One of the most difficult challenges President-elect Barack Obama’s national security team faces is Obama’s vow to send thousands of U.S. troops to help defeat the Taliban in Afghanistan.
Military experts agree that more troops are required to carry out an effective counterinsurgency campaign, but they also caution that the reinforcements are unlikely to lead to the sort of rapid turnaround that the so-called troop surge produced in Iraq after its start in 2007.
After seven years of war, Afghanistan presents a unique set of problems: a rural-based insurgency, an enemy sanctuary in neighboring Pakistan, the chronic weakness of the Afghan government, a thriving narcotics trade, poorly developed infrastructure, and forbidding terrain.
U.S. intelligence reports underscore the seriousness of the threat. From August through October, the average number of daily attacks by insurgents exceeded those in Iraq, the first time the violence in Afghanistan has outpaced the fighting in Iraq since the start of the U.S. occupation in May 2003. Almost half of the insurgents’ attacks were directed against American and other foreign forces, while the remainder were focused on Afghan security forces and civilians.
“Afghanistan may be the ‘good war,’ but it is also the harder war,” said David J. Kilcullen, a former officer of the Australian army who recently left his job as Secretary of State Condoleezza Rice’s senior adviser on counterinsurgency issues.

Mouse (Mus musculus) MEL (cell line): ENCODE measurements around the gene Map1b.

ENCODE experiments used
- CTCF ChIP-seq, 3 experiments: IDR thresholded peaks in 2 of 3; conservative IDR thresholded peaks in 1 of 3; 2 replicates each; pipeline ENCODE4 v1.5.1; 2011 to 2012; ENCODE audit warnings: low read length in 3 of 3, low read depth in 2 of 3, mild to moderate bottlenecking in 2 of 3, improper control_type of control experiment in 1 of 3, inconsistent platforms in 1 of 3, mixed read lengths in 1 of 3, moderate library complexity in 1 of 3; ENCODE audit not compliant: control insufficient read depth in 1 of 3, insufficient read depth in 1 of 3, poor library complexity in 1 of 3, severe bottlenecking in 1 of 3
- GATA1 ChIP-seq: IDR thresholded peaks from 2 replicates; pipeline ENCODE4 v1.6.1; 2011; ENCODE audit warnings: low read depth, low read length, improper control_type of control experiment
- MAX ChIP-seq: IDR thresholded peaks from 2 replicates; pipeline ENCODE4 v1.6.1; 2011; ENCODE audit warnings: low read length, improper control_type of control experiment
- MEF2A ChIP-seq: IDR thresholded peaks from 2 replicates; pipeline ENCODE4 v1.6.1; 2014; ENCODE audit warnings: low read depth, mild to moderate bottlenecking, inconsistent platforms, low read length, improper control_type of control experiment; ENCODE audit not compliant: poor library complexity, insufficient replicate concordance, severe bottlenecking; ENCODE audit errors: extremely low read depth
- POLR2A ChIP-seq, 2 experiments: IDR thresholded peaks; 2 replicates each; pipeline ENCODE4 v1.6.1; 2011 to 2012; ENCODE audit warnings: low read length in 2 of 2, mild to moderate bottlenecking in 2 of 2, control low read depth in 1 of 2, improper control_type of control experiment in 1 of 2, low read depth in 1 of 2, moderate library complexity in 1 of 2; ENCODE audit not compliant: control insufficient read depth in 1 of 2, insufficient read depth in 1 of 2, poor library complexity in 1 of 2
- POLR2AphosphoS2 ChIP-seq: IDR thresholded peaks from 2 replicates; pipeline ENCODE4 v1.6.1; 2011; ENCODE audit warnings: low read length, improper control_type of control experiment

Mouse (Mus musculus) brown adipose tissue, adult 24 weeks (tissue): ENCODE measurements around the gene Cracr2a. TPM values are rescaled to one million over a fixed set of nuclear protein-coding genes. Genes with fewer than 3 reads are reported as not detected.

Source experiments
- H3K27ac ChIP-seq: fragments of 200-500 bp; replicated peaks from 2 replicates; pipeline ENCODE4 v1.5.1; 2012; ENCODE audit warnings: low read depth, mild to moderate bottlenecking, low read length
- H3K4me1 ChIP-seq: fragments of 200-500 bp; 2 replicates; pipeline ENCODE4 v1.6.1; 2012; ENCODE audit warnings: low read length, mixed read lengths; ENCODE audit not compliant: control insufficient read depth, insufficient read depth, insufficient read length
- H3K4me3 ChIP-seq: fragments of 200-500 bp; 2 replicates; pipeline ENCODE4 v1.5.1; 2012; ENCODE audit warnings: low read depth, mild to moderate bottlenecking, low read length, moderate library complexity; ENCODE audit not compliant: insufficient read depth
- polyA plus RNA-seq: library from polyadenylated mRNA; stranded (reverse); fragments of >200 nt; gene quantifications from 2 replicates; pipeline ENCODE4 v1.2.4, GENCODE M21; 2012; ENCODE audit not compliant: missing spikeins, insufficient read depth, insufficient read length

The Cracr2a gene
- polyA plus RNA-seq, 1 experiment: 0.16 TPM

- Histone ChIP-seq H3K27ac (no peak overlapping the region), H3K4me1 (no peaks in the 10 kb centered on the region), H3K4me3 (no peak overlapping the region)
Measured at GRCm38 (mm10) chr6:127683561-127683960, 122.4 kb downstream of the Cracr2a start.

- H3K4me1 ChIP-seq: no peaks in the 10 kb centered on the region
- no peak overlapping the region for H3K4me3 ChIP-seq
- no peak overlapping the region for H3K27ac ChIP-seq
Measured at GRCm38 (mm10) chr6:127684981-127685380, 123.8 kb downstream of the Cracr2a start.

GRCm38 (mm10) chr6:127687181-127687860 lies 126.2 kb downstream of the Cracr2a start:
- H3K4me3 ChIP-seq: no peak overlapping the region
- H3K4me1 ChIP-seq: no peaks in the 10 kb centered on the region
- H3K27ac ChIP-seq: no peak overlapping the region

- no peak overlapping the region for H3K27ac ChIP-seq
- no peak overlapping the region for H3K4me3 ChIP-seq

During the Bush administration, the Afghan conflict has taken a back seat to Iraq, where the U.S. military struggled to combat a virulent insurgency and tamp down an explosion of sectarian violence. According to the latest data from the military command in Baghdad, violence in Iraq has been rolled back to the levels of early 2004.
But violence in Afghanistan has climbed. The 267 allied military deaths this year are the highest ever. (The monthly total peaked at 46 in June and August but dropped to 12 in November, partly because of seasonal variations in the fighting, according to a count by icasualties.org.)
Declaring Afghanistan to be the central front in the struggle against terrorism, Obama talked during the campaign of sending at least two more combat brigades to Afghanistan — in effect staking the reputation of his new national security team on the outcome of that war, which appears to be stalemated, at best.
Obama and his aides have yet to outline a detailed strategy for precisely how many reinforcements would be sent and how specifically they would be employed.
But the Pentagon is already planning to send more than 20,000 additional troops in response to a request from Gen. David D. McKiernan, the top commander in Afghanistan. Pentagon officials say that force would include four combat brigades, an aviation brigade equipped with attack and troop-carrying helicopters, reconnaissance units, support troops and trainers for the Afghan army and the police.